The federal government has announced it’s delayed the opening of Australia’s international borders for another two weeks after the country reports up to five cases of the new Omicron variant of COVID-19 since Saturday night. Well shit, there goes my hot summer island holiday, huh?
Prior to tonight, border restrictions for international students and other eligible visa holders were set to ease on Wednesday. Now, we can expect things to open by December 15. The country was also planning to establish a travel bubble with Japan and South Korea this week but this has been delayed till December 15, too.
The decision was made by the National Security Committee and based on health advice by federal chief medical officer Paul Kelly.
In a statement via the ABC, a spokesperson for the committee said: “The temporary pause will ensure Australia can gather the information we need to better understand the Omicron variant, including the efficacy of the vaccine, the range of illness, including if it may generate more mild symptoms and the level of transmission”.
As of publishing, international borders in Australia are closed for anyone who isn’t a fully vaxxed Australian citizen, permanent resident, or either persons’ immediate family, as well as people from New Zealand and Singapore or other countries Australia has established a travel bubble with.
There are currently five confirmed cases of the Omicron variant in the country. Two were confirmed in New South Wales and arrived in the country from South Africa on a Singapore Airlines flight on Sunday night. Fortunately, NSW Health says they’re both fully vaccinated.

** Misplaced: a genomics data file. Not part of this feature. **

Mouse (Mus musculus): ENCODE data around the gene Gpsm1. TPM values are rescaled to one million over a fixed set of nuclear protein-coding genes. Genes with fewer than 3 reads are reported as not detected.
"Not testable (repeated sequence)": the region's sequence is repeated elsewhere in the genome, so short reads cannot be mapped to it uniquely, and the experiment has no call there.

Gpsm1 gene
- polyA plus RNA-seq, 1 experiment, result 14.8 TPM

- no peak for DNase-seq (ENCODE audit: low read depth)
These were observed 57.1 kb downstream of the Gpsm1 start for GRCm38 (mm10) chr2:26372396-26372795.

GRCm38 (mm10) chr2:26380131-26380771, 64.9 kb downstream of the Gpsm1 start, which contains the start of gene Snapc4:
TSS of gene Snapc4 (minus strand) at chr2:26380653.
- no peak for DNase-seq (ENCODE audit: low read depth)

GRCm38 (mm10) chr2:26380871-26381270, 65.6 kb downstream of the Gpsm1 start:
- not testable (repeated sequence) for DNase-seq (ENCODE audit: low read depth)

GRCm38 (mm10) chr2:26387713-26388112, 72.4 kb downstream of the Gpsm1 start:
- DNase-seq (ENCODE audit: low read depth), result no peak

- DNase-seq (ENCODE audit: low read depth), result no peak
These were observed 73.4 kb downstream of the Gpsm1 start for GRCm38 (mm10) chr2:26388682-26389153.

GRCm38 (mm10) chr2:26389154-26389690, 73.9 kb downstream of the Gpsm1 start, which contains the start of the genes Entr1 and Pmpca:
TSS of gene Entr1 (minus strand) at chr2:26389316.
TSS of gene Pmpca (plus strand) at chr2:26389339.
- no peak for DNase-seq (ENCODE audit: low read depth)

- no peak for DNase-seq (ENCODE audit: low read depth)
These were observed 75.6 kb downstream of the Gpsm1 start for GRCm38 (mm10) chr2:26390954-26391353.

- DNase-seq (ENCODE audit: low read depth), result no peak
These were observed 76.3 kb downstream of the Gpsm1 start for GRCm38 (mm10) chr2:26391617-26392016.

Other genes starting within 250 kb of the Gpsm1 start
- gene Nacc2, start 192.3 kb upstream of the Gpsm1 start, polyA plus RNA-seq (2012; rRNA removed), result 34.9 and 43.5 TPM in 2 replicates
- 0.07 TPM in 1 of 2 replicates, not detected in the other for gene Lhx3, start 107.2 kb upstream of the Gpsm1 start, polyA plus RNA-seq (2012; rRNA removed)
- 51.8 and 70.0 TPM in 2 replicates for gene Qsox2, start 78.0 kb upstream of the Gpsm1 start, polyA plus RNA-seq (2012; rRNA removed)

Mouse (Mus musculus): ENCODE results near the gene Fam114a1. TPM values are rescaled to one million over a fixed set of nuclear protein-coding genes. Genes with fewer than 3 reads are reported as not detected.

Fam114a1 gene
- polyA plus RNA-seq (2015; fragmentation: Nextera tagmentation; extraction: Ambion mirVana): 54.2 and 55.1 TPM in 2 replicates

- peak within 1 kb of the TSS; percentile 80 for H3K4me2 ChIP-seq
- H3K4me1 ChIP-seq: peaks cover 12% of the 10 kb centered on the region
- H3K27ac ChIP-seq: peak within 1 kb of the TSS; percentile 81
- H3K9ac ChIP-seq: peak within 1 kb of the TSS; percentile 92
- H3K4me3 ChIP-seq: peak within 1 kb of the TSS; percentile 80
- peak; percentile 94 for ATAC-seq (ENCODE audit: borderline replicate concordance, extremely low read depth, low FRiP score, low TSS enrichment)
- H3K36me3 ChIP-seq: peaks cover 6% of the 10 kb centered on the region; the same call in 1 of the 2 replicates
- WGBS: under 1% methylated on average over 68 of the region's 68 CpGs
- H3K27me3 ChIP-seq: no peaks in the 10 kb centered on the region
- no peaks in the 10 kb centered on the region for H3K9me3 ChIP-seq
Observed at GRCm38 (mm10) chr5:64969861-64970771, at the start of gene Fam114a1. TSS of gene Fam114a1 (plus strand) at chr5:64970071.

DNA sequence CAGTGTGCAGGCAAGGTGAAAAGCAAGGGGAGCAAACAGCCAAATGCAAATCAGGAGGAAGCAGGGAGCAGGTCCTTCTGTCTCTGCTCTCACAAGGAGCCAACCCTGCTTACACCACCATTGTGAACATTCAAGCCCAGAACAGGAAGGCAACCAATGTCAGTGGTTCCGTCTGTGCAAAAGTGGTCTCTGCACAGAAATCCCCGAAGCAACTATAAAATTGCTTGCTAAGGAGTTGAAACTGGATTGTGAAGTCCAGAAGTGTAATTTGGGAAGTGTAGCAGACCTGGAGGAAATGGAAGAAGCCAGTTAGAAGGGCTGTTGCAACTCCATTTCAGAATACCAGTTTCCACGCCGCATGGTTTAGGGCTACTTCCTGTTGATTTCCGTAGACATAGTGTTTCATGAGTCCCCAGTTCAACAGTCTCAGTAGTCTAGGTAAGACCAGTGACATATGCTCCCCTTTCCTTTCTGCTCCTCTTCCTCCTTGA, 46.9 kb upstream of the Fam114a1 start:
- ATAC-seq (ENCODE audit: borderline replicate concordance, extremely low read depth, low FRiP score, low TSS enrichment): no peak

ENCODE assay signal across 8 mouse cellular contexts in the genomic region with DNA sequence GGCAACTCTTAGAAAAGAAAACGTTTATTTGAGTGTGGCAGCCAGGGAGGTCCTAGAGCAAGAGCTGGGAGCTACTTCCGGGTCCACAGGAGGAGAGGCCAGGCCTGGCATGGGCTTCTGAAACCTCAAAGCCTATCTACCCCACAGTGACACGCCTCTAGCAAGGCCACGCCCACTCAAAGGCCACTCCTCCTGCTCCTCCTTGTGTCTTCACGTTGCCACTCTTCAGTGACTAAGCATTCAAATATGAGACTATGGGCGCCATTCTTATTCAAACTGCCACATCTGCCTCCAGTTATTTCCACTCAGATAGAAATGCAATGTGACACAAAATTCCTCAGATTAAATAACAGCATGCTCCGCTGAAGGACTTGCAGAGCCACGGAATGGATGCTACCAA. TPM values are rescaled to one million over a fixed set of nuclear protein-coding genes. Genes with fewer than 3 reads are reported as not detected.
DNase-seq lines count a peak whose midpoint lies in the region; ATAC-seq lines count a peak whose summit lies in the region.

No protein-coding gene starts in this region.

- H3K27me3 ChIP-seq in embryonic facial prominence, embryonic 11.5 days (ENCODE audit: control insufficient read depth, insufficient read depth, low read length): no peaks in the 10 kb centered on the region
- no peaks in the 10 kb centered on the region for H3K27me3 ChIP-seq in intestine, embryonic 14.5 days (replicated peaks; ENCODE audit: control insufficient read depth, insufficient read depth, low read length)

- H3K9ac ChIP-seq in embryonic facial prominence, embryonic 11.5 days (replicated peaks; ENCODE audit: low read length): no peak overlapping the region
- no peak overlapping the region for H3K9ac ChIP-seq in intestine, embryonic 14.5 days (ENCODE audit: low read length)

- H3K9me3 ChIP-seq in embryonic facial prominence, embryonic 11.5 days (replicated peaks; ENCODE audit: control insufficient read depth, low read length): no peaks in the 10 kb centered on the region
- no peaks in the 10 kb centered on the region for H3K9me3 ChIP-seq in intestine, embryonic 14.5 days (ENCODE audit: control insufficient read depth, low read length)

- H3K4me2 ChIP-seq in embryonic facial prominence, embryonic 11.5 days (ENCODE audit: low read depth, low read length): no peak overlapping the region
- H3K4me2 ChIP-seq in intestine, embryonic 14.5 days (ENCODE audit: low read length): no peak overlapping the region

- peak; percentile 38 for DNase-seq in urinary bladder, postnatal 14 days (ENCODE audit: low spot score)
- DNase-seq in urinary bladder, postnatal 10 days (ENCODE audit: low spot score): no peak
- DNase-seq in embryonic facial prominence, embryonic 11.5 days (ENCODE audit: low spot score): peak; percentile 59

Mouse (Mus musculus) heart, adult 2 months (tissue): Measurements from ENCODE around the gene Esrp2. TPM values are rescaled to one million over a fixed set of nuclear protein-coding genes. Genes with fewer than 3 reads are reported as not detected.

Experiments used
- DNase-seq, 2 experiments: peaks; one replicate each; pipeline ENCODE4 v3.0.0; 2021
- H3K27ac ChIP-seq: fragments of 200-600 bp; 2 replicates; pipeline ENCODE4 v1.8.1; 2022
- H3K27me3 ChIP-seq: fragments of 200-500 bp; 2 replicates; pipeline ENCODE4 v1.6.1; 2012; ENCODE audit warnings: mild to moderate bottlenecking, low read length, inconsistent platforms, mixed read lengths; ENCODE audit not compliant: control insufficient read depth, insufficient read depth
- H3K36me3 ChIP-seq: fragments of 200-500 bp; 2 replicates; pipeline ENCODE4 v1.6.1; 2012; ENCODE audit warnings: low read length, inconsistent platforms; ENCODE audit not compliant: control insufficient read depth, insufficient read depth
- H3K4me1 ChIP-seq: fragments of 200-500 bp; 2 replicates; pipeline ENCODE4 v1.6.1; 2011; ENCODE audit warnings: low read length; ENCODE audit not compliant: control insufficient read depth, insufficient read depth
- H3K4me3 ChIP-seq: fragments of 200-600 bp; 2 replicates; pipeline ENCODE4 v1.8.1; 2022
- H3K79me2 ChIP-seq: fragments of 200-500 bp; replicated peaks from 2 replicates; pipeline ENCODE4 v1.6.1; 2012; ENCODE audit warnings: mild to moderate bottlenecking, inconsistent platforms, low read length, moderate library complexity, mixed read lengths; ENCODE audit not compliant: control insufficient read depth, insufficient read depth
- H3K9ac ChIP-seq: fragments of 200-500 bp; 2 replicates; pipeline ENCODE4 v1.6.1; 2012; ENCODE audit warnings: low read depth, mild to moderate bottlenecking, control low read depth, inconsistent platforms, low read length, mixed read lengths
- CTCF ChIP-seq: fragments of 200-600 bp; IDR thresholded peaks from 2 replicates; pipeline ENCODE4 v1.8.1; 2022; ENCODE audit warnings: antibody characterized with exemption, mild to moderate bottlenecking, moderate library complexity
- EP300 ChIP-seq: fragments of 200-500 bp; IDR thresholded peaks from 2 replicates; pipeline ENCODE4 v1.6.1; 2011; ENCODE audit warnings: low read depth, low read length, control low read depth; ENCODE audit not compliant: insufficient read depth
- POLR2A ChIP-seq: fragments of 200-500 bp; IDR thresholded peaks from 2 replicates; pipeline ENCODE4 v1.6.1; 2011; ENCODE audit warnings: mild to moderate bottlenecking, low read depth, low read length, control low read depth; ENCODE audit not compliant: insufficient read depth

Everyone on that flight is also considered a close contact and must get tested immediately and isolate for 14 days.
Another is in a government-run quarantine facility in Darwin in the Northern Territory.
The first reported case of Omicron in the country was on Saturday after someone tested positive on a Qatar Airways flight from Doha.
On that same day, the federal government announced it was closing its borders off from South Africa for a fortnight before they followed up hours later to reveal that anyone who enters NSW or Victoria internationally now needs to get tested and isolate for 72 hours after their arrival.
Last Friday, the World Health Organisation declared the variant one “of concern”. Here’s why that shouldn’t make you panic and why the Australian government’s response to it is unapologetically racist.